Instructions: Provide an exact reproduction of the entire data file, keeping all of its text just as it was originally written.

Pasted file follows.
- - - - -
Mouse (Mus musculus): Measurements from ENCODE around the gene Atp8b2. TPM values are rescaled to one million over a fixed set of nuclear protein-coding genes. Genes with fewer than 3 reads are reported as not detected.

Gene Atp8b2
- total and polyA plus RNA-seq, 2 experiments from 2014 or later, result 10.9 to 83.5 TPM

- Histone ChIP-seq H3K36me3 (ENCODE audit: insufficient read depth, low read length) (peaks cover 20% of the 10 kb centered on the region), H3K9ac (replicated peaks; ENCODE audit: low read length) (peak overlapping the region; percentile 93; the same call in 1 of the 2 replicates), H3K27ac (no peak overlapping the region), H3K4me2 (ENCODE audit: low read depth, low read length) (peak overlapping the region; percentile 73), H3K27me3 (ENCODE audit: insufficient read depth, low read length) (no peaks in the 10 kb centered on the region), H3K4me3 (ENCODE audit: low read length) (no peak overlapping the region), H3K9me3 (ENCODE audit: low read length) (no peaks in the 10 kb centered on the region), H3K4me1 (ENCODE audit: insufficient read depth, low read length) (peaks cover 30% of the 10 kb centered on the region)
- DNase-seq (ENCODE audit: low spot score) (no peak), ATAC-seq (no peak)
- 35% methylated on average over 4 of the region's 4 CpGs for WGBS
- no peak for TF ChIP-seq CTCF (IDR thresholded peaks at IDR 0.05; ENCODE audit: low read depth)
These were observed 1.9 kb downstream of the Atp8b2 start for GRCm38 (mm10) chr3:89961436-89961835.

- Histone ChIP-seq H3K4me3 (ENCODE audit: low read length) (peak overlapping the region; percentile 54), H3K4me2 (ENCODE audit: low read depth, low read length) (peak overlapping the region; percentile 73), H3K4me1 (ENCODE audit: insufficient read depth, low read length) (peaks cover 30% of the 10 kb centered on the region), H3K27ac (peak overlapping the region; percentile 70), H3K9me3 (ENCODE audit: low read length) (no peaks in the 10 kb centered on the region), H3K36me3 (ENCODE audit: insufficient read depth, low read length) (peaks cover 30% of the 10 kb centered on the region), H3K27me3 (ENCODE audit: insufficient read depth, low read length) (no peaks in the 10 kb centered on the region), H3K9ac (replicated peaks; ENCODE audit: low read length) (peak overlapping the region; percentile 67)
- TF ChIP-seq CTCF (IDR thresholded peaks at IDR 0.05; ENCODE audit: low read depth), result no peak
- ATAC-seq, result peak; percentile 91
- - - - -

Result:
Mouse (Mus musculus): Measurements from ENCODE around the gene Atp8b2. TPM values are rescaled to one million over a fixed set of nuclear protein-coding genes. Genes with fewer than 3 reads are reported as not detected.

Gene Atp8b2
- total and polyA plus RNA-seq, 2 experiments from 2014 or later, result 10.9 to 83.5 TPM

- Histone ChIP-seq H3K36me3 (ENCODE audit: insufficient read depth, low read length) (peaks cover 20% of the 10 kb centered on the region), H3K9ac (replicated peaks; ENCODE audit: low read length) (peak overlapping the region; percentile 93; the same call in 1 of the 2 replicates), H3K27ac (no peak overlapping the region), H3K4me2 (ENCODE audit: low read depth, low read length) (peak overlapping the region; percentile 73), H3K27me3 (ENCODE audit: insufficient read depth, low read length) (no peaks in the 10 kb centered on the region), H3K4me3 (ENCODE audit: low read length) (no peak overlapping the region), H3K9me3 (ENCODE audit: low read length) (no peaks in the 10 kb centered on the region), H3K4me1 (ENCODE audit: insufficient read depth, low read length) (peaks cover 30% of the 10 kb centered on the region)
- DNase-seq (ENCODE audit: low spot score) (no peak), ATAC-seq (no peak)
- 35% methylated on average over 4 of the region's 4 CpGs for WGBS
- no peak for TF ChIP-seq CTCF (IDR thresholded peaks at IDR 0.05; ENCODE audit: low read depth)
These were observed 1.9 kb downstream of the Atp8b2 start for GRCm38 (mm10) chr3:89961436-89961835.

- Histone ChIP-seq H3K4me3 (ENCODE audit: low read length) (peak overlapping the region; percentile 54), H3K4me2 (ENCODE audit: low read depth, low read length) (peak overlapping the region; percentile 73), H3K4me1 (ENCODE audit: insufficient read depth, low read length) (peaks cover 30% of the 10 kb centered on the region), H3K27ac (peak overlapping the region; percentile 70), H3K9me3 (ENCODE audit: low read length) (no peaks in the 10 kb centered on the region), H3K36me3 (ENCODE audit: insufficient read depth, low read length) (peaks cover 30% of the 10 kb centered on the region), H3K27me3 (ENCODE audit: insufficient read depth, low read length) (no peaks in the 10 kb centered on the region), H3K9ac (replicated peaks; ENCODE audit: low read length) (peak overlapping the region; percentile 67)
- TF ChIP-seq CTCF (IDR thresholded peaks at IDR 0.05; ENCODE audit: low read depth), result no peak
- ATAC-seq, result peak; percentile 91